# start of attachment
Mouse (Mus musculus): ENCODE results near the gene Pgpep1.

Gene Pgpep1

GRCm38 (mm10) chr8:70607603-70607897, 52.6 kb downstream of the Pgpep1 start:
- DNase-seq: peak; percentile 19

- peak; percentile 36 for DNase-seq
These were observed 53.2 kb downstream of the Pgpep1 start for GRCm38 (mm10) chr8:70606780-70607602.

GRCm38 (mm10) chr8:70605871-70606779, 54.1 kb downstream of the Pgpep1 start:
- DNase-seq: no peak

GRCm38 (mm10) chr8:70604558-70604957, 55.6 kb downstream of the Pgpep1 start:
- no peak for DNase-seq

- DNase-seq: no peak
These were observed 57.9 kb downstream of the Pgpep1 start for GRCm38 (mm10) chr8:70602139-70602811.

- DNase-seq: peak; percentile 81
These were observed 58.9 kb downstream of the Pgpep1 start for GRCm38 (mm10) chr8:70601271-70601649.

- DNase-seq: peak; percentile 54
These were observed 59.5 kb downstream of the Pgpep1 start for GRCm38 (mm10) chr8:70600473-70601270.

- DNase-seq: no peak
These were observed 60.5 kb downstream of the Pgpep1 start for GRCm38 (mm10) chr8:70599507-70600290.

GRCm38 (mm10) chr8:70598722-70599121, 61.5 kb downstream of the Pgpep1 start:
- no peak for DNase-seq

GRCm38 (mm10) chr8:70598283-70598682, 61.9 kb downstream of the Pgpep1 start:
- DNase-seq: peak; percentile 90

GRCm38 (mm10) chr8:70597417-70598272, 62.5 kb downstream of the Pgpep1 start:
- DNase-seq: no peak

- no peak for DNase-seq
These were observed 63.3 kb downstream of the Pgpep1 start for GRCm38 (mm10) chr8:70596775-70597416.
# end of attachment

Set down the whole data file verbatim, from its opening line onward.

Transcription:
Mouse (Mus musculus): ENCODE results near the gene Pgpep1.

Gene Pgpep1

GRCm38 (mm10) chr8:70607603-70607897, 52.6 kb downstream of the Pgpep1 start:
- DNase-seq: peak; percentile 19

- peak; percentile 36 for DNase-seq
These were observed 53.2 kb downstream of the Pgpep1 start for GRCm38 (mm10) chr8:70606780-70607602.

GRCm38 (mm10) chr8:70605871-70606779, 54.1 kb downstream of the Pgpep1 start:
- DNase-seq: no peak

GRCm38 (mm10) chr8:70604558-70604957, 55.6 kb downstream of the Pgpep1 start:
- no peak for DNase-seq

- DNase-seq: no peak
These were observed 57.9 kb downstream of the Pgpep1 start for GRCm38 (mm10) chr8:70602139-70602811.

- DNase-seq: peak; percentile 81
These were observed 58.9 kb downstream of the Pgpep1 start for GRCm38 (mm10) chr8:70601271-70601649.

- DNase-seq: peak; percentile 54
These were observed 59.5 kb downstream of the Pgpep1 start for GRCm38 (mm10) chr8:70600473-70601270.

- DNase-seq: no peak
These were observed 60.5 kb downstream of the Pgpep1 start for GRCm38 (mm10) chr8:70599507-70600290.

GRCm38 (mm10) chr8:70598722-70599121, 61.5 kb downstream of the Pgpep1 start:
- no peak for DNase-seq

GRCm38 (mm10) chr8:70598283-70598682, 61.9 kb downstream of the Pgpep1 start:
- DNase-seq: peak; percentile 90

GRCm38 (mm10) chr8:70597417-70598272, 62.5 kb downstream of the Pgpep1 start:
- DNase-seq: no peak

- no peak for DNase-seq
These were observed 63.3 kb downstream of the Pgpep1 start for GRCm38 (mm10) chr8:70596775-70597416.